Monday, December 17, 2012

Cheshire Cheese Cat Review

Book talk:  Skilley is a cat with a big secret and Pip is a mouse with a hidden talent.  When they meet under the roof of the Cheshire Cheese Inn, they form an unlikely friendship.  But they're not the only strange characters with close-guarded secrets in the inn.  When they fall in with the inn's in-crowd they find themselves in hot water.  The intrigue at this inn is insanely hilarious, insistently  entertaining, and inspiring.  Don't let this one squeak by--let the cat out of the book and dive in to the cheesy goodness!

Rocks my socks:  This was the purrfect novel to read after I got home from the Dickens Fair (on an outing with the local Forever Young Adult book club.)  Though it is billed as a Dickens of a tale it was a fun and quick read and even children who have no idea who Charles Dickens was will love reading about the unlikely friendship between a word-loving mouse and a cheese-loving cat.  Despite my bias towards cats, I must admit preferring the mouse in this novel. And how could I not when he collects words like trading cards and slips them into his conversations?  The authors clearly have a passion for words as well which leads to such clever observations as "Cat....a small, mean word, one that began harshly and ended crossly."  The plot becomes increasingly absurd as it continues, but this is not a novel meant to be taken seriously.  With its puns and word-play it's clear that the authors had a lot of fun writing it and that sense of enjoyment is infectious and makes it fun to read.  The illustrations throughout are excellent as well.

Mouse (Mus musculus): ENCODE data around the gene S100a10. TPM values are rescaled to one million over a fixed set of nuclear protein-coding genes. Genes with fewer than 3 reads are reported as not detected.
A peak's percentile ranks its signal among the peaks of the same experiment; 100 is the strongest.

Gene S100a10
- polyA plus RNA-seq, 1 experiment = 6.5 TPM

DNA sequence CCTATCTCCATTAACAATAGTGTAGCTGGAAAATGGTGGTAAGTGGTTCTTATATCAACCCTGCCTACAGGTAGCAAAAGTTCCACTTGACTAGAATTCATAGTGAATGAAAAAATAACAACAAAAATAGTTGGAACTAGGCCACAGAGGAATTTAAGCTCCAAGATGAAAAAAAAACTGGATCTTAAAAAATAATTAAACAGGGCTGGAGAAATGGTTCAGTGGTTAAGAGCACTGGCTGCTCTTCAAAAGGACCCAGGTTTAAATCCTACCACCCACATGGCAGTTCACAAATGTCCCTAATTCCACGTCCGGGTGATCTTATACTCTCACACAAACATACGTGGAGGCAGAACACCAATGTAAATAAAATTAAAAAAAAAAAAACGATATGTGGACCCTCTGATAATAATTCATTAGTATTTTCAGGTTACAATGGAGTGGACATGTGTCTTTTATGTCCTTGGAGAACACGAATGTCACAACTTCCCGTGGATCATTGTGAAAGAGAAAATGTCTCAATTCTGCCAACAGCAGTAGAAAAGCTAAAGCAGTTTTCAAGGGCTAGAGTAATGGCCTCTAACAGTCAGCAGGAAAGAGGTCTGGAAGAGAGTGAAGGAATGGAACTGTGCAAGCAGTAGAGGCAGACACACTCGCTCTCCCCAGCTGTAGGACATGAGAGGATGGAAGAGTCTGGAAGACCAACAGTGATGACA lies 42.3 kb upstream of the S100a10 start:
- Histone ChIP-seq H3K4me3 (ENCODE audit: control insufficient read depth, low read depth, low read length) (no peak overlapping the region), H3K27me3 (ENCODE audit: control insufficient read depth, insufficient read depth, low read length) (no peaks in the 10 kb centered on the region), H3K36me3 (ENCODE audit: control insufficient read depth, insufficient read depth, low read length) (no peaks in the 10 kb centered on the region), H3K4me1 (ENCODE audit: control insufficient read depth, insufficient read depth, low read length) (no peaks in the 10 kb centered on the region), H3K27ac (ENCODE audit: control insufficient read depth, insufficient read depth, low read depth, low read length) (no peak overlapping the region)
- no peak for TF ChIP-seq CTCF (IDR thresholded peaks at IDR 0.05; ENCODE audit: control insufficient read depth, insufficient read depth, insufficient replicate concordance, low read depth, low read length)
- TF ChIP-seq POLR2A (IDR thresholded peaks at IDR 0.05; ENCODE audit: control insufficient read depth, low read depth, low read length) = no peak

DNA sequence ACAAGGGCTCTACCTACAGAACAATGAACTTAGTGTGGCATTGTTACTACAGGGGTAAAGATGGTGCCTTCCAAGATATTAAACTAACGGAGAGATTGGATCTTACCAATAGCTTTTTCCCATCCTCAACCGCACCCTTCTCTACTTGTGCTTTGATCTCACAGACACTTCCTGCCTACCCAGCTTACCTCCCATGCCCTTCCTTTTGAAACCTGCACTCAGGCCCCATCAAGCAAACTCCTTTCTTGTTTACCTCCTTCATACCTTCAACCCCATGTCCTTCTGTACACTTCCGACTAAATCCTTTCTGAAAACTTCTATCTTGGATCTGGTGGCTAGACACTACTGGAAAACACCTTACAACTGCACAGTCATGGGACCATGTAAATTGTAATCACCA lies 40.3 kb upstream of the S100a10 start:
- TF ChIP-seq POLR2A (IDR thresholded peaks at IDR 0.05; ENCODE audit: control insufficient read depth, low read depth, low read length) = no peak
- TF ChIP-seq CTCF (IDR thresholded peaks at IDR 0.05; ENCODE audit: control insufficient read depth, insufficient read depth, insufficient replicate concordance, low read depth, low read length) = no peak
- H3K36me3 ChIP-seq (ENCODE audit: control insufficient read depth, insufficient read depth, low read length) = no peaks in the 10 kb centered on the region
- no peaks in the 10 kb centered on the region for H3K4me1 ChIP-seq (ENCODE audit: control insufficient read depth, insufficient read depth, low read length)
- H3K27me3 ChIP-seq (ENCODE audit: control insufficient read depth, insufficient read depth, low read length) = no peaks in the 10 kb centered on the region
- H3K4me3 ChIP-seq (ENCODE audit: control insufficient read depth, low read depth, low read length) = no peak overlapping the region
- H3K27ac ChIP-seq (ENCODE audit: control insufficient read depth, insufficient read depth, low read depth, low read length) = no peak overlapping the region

Rocks in my socks: none

Every book its reader:  I'd give this fans of A Tale of Despereaux, Malcolm at Midnight, or Charlotte's Web.  Students in 3rd grade and up looking for a heart-warming anthropomorphic animal tale will enjoy this novel.  While a knowledge of Charles Dickens isn't necessary to enjoy the novel, adult fans of puns, word-play, and Charles Dickens will love finding the references hidden in this light-hearted story.


The Cheshire Cheese Cat has its own website that is absolutely loaded with extras like a history of the inn and the literary figures who frequented it, word games, facts about the Victorian Era, and more.  It's a great site, definitely worth checking out.

Carmen Agra Deedy also has her own website

Source: copy purchased at #ALA12

The Cheshire Cheese Cat: A Dickens of a Tale by Carmen Agra Deedy & Randall Wright illus. by Barry Moser: Buy it or check it out today!

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